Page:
Books by P.N. Furbank

DIDEROT by P.N. Furbank
Released: Nov. 6, 1992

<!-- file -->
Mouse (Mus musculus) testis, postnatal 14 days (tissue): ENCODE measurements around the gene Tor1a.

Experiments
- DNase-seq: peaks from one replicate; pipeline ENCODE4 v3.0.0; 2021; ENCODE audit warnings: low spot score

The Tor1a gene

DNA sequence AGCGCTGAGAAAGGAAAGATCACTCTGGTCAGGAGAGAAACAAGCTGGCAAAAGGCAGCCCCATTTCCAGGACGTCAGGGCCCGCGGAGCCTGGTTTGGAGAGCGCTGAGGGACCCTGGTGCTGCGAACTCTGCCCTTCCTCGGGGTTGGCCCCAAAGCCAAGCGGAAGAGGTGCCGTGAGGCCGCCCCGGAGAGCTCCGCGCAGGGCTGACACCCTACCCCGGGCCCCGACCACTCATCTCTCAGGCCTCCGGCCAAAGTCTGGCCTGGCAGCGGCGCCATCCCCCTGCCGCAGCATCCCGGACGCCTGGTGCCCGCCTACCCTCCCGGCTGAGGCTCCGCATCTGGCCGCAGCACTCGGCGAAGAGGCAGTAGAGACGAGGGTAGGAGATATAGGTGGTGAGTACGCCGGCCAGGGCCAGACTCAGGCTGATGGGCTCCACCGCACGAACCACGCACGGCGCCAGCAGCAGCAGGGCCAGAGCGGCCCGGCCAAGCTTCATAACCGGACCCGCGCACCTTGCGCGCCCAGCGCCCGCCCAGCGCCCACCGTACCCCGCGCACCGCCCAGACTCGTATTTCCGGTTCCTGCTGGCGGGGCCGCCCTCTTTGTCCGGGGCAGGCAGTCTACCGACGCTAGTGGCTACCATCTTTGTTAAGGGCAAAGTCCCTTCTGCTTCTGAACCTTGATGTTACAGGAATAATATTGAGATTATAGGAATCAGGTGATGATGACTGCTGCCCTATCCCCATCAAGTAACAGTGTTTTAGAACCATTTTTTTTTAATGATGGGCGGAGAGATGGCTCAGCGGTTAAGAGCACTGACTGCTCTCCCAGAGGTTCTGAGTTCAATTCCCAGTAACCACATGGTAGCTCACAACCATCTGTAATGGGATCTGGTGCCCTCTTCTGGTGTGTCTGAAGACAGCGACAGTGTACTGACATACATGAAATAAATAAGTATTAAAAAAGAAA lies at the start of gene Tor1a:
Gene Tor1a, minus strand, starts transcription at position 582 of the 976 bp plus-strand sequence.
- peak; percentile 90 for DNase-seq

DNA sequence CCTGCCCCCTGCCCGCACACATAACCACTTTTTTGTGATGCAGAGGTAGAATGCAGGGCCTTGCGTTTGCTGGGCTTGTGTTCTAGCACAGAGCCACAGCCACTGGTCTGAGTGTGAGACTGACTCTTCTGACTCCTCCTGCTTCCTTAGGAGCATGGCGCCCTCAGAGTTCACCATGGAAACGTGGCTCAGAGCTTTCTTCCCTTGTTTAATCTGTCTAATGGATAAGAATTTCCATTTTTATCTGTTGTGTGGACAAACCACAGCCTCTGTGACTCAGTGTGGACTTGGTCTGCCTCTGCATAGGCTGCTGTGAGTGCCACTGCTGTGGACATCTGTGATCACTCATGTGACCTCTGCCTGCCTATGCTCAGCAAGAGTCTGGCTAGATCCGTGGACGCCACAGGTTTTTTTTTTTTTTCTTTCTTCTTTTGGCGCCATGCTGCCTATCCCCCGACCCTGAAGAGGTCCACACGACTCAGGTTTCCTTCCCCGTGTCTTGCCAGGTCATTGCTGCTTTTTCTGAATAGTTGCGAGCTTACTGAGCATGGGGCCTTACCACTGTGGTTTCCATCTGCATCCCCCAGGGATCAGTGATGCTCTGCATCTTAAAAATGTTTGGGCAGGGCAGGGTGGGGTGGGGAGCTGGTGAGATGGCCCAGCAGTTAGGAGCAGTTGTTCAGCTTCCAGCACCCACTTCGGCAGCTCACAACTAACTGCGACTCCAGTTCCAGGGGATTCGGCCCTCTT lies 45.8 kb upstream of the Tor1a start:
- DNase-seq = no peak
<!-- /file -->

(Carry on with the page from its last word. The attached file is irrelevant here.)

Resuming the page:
Philosopher, art critic, novelist, and co-editor of the EncyclopÇdie (the ``bible'' of the Enlightenment), Diderot enjoyed a reputation for wit, wisdom, and intellectual generosity—which is sustained in this admiring critical biography. But, as in his E.M. Forster (1978), Furbank sees his subject's ``dark'' side as well, obliquely revealed in Diderot's fiction. Aside from an early marriage to an unsuitable and shrewish wife, a liaison with a longtime mistress, and a relationship with his daughter AngÇlique, Diderot subordinated his personal life to his public life as a man of letters. But there are hidden emotional conflicts and mysteries suggested in Furbank's readings of Rameau's Nephew, The Nun, and Jacques the Fatalist. Furbank carefully traces the origins of Diderot's eclectic philosophy in Lucretius, Locke, Shaftesbury, and Hume; his many literary associations and quarrels (especially with Rousseau); his finances; his role in the pamphlet ``war'' over the relative merits of French and Italian music; his ``invention'' of art criticism; and his impact on European culture, especially on Lessing, Goethe, Zola, and August Comte, who, like many, considered Diderot the ``greatest man'' of the 18th century. While Diderot's dogmatic and impractical ideas on government alienated Catherine the Great, who thought he needed a ``keeper,'' Diderot was considered dangerous in France, where ideas were taken seriously enough for society women to hold salons for intellectual exchange and for philosophers to be imprisoned or exiled. It is that sense of the centrality of intellectual life that Furbank conveys, while intimating another nature—repressed, passionate, even bestial—hidden in Diderot's novels, short stories, and dramas, on which the biographer comments at length. Polite and respectful, with some fashionable allusions to Roland Barthes and M.M. Bakhtin. (Eight pages of photographs—not seen.) Read full book review >